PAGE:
Call me old fashioned, but a customer who returns to make a better offer MEANS BUSINESS and will be taken very seriously.
  • navy4navy4 Posts: 44
    With a faxed or e-mailed offer to purchase, you have no substance to it. You have not put yourself into the offer. Faxes and e-mails are in most cases, as Bill pointed out, merely hot air. This doesn't mean in your case it is, but in a vast majority of cases they are.

    Go to the dealership, make you offer then extend you hand and thank the dealership for accepting your offer.

    You are participating in the last of the gladiator sports, mano a mano.
  • steverstever Posts: 52,462
    I bought my last car with a fax offer (after visiting the dealer and test driving). With a fax/email, everything is in writing; no "he said, she said". Relatively painless too. ymmv.

    Steve
    Host
    Vans, SUVs and Aftermarket & Accessories Message Boards
  • raybearraybear Posts: 1,795
    Steve, it's the method we use where I work. Very effective, but in our case you have to say what you want and how much you'll pay. Some folks aren't ready for that.
  • shaq2kobeshaq2kobe Posts: 42
    1)I plan on purchasing the '02 Honda CRV, when do you think is the best time to buy it (best price-wise)? When it 1st arrives, after a few months, or when production for '03 arrives?

    2)Why is it when you buy a car the salesman always has to go to the man in the other room? why aren't you all given a lowest price for each vehicle ( to sell) and given your own power to negotiate with the costumer from there?
  • isellhondasisellhondas Issaquah WashingtonPosts: 20,225
    Even when presented with that "lowest price", most buyers still demand more.
  • raybearraybear Posts: 1,795
    If you are dying for the car, just pay MSRP at your local dealer the minute it arrives.

    If you want a better deal, wait a few months and follow this forum. We saw the new Civic go from sticker to near invoice in less than a year, maybe the CR-V will do likewise. The new RAV hasn't so be prepared to wait for your last choice, waiting for the '03 to debut.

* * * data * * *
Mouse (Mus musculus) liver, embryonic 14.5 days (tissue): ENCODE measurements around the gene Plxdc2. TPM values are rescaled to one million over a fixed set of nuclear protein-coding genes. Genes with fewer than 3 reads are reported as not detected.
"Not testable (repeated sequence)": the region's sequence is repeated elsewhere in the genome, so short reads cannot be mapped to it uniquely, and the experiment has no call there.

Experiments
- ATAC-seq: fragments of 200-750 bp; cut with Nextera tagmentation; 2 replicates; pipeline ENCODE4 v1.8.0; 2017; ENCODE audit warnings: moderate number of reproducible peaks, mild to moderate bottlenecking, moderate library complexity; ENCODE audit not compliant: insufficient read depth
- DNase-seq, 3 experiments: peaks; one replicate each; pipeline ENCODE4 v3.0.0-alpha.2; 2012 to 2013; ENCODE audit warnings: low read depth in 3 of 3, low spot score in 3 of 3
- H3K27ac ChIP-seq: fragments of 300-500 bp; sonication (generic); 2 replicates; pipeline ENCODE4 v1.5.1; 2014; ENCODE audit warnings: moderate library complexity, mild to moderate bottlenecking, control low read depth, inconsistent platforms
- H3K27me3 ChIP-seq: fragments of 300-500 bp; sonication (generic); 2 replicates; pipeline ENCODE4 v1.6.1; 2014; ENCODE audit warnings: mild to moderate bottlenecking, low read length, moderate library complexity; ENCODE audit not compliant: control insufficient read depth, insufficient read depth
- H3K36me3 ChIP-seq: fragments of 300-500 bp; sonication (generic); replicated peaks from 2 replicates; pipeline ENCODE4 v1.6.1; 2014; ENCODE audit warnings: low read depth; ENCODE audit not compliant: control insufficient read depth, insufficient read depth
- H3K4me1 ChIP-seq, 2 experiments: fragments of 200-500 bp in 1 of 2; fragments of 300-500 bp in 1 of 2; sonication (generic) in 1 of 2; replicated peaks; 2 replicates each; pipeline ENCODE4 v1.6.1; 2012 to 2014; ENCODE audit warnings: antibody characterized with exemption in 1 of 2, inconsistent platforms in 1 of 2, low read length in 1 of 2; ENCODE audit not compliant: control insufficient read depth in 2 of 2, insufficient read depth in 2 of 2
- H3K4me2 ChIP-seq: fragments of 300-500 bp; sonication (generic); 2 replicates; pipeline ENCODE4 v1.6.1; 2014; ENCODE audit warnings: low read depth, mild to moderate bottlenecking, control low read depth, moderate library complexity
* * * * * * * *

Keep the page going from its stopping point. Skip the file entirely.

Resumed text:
When I worked at the dealership I had the authority to make a deal upfront, without going to my manager. Some customers actually were surprised when I said "okay" or "no, thanks" without padding off the the office. Eventually we adopted the time-tested policy of at least going into the office to discuss how the negotiation was going, since it's expected. Like isellhondas said, the customer doesn't expect the salesman to quote his best deal right away, they expect to haggle for it.
  • im_brentwoodim_brentwood Posts: 4,883
    I'd say for the best price...

    Not when it's first hitting the streets. In all likelihood they'll be going for full pop or close to it.

    Wait till the car's out 6 months or so.

    On the other hand... depends on how badly you want it. I'd look at it differently, although I tend to piss through money :)

    Heck, how much more of a discount is there gonna be on a $20K honda? $1K?

    I'd get it when it first came out myself and pay a higher price.

    Bill
  • Shaq2kobe, generally speaking, the longer a new vehicle has been in production the better the supply of it will be and the lower the demand for it will be. When a new model is first introduced, it is in very limited supply as the automaker ramps-up production. Furthermore, many people what to be the first on their block to have a new, desirable vehicle. Similarly, many people will put off buying a particular car or truck if they know that it will be redesigned in the near future. The combination of pent-up demand and initial popularity will deplete the limited supply of a new model and drive prices up. Naturally if people are waiting in like to get a particular product, dealerships will try to make as much money as they can on them. Many new models are sold at or above MSRP for the first several months after they come out or longer. Of course, there are new models that will not demand high prices when they come out. Still, in general up to a certain point the longer you wait to buy after a new model is introduced the more willing dealers will be to negotiate. Given the fact that the CR-V is slated for a major redesign I have a feeling that you will be better off waiting a little while before purchasing one. By doing so you will be in a stronger bargaining position, and you may miss any sort of initial quality problems that many new models experience (like the recently redesigned Ford Explorer and GM's new mid-size SUVs).

    Car_man
    Host
    Smart Shoppers / FWI Message Boards
  • shaq2kobeshaq2kobe Posts: 42